In my previous post, I gave a little bit of preliminary information about the Premier Classe train journey that I took in South Africa. Before I continue, perhaps I should share with you a few facts about the infrastructure of the rails in South Africa – things I wasn’t aware of when I made my journey.
• The Passenger Rail Association of South Africa (PRASA) operates both the Metrorail (commuter rail in urban areas) and Shosholoza Meyl (regional and long distance trains). The Premier Classe falls under the Shosholoza Meyl.
• 40% of PRASA’s fleet of trains are more than 37 years old. One third of the fleet is “constantly out of service, leading to poor performance, safety and reliability.”
• 86% of PRASA’s signaling installations have exceeded their design life.
• For freight service, “derailments have led to costly delays… The average cancellation of trains amounts to 10 trains per day due to accidents and other security incidents such as theft of copper cables.”
To make a long story short, the infrastructure and equipment being used by the railroads in South Africa is not that great. Much of the equipment is outdated, and additional difficulties are caused by theft, or as I was told, even by people leaving junk on the tracks. The eight hour delay my journey suffered is probably closer to the norm than a random fluke. So, provided you are prepared for some obnoxious delays (don’t plan anything for the day you are supposed to arrive – I missed my tour of Johannesburg!), I probably would recommend the Premier Classe train to any railfans that may be pondering a visit to South Africa. There is absolutely no way a plane ride can compete with the amazing views you will see from the train. And you will see it all – the gorgeous mountains surrounding Cape Town, farms as far as the eye can see, wineries, and even more less savory things.
Cape Town has the dubious honor of having quite a financial disparity between its citizens – from the sprawling mansions along the beach to the shack settlements on the outskirts of the city. And from the train, you will see various shack settlements – homes constructed from whatever scraps of corrugated metal could be found, with the roof scraps held in place by an array of heavy rocks or bricks. Perhaps you’ll even see some of the settlement’s younger denizens pelting the train with rocks. In fact, some of the things I saw are even difficult to put into words – folks using the tracks as a toilet, billowing black smoke from burning tires, and even the aforementioned children running around with flaming bits of wood in hand, with various patches of grass aflame (in case you think I was exaggerating, I do have one photo of the burning grass). Even the destroyed remnants of a freight train derailment littered the sides of the tracks at one point.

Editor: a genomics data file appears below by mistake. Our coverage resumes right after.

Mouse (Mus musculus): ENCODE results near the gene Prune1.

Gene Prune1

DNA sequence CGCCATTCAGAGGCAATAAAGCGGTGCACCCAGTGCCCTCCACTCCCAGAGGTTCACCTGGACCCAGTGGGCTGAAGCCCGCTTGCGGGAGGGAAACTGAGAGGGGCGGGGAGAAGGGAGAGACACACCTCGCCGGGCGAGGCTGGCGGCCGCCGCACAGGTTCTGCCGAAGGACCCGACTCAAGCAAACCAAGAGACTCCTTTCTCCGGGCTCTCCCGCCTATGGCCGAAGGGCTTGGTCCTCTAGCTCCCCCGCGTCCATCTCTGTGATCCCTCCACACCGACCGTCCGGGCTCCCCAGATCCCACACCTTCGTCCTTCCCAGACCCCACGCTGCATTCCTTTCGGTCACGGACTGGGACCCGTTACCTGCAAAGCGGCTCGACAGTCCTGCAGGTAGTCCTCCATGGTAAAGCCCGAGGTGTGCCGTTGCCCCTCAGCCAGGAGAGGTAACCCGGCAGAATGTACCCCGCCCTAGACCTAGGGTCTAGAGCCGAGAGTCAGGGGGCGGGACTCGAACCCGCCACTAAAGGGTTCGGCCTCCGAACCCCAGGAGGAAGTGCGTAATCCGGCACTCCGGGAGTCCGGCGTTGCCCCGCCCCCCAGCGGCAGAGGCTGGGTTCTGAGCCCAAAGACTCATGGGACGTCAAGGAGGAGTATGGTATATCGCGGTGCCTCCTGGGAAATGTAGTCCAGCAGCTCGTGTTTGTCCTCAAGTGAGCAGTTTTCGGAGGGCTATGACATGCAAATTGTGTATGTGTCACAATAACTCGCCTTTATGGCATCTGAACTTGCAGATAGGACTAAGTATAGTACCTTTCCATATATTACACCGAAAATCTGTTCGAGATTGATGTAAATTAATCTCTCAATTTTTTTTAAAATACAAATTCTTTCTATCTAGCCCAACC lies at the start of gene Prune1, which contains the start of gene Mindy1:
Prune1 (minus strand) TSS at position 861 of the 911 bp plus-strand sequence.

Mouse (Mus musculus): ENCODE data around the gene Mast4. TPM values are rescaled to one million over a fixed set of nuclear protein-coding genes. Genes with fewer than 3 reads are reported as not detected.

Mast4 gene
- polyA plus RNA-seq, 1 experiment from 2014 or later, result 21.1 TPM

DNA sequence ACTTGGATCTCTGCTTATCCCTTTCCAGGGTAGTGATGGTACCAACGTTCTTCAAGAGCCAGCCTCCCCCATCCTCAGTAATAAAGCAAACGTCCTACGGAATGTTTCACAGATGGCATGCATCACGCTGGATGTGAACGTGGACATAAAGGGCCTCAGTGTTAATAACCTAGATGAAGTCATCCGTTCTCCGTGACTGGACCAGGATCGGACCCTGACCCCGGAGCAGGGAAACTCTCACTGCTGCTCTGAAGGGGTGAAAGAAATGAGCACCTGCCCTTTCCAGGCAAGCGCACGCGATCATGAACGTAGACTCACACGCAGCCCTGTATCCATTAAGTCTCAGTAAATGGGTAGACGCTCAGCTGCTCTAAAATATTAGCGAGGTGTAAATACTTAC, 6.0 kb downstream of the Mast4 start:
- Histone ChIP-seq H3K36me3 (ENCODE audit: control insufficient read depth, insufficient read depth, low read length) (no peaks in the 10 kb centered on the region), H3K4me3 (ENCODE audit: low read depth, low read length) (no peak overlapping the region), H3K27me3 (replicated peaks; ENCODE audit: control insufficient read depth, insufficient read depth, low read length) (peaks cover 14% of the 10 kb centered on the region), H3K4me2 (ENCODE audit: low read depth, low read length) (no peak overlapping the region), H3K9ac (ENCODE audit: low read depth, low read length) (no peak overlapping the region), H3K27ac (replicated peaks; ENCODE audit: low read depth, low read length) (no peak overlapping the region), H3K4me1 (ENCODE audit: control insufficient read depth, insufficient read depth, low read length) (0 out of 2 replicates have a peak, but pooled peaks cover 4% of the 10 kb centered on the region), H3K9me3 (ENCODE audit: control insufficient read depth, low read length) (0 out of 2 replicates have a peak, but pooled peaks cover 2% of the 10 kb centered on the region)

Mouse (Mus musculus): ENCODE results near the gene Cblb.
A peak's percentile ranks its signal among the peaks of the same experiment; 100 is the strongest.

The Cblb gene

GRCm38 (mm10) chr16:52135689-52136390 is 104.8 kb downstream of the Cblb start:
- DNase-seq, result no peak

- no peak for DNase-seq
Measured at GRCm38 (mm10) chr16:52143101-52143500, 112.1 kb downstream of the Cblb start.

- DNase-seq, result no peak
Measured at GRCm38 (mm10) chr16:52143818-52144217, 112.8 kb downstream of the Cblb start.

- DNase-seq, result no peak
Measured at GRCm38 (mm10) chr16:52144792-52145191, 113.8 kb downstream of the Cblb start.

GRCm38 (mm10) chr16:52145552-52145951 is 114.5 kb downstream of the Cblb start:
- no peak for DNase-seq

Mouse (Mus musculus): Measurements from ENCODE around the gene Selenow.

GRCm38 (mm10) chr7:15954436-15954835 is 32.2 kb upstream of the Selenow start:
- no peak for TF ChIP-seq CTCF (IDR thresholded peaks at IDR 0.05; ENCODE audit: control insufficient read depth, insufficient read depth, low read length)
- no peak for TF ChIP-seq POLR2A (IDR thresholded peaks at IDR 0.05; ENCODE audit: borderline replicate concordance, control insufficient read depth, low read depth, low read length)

If my goal was to sell you on the Premier Classe, I think thus far I’ve failed… in fact, you probably are scared for your life. Did I mention gorgeous mountains? Beautiful sunsets? And hell, if your train is as late as mine was, you might even see TWO sunsets! Your train, zooming through the late afternoon sun, may race with the wild ostriches right outside your window. And of course you can glimpse all of this while stuffing your face in the dining car. Four-course lunches and five-course dinners are the standard on the Premier Classe. And if there is one thing that South Africans know how to do well, it is to feed the tourists. If the food on the train sucked, I’d probably be pretty pissed off. Need I say again, eight hours late? I was less than thrilled. But how can one stay mad when being fed tasty chocolate cake – with ice cream to boot?
A shitty photo of what tasty cake may look like
Well, that pretty much concludes my set of photos from the Premier Classe. Perhaps next week I’ll post some photos of the train that I didn’t ride in Zimbabwe. And if you don’t mind the off-topic, some lions and elephants and such.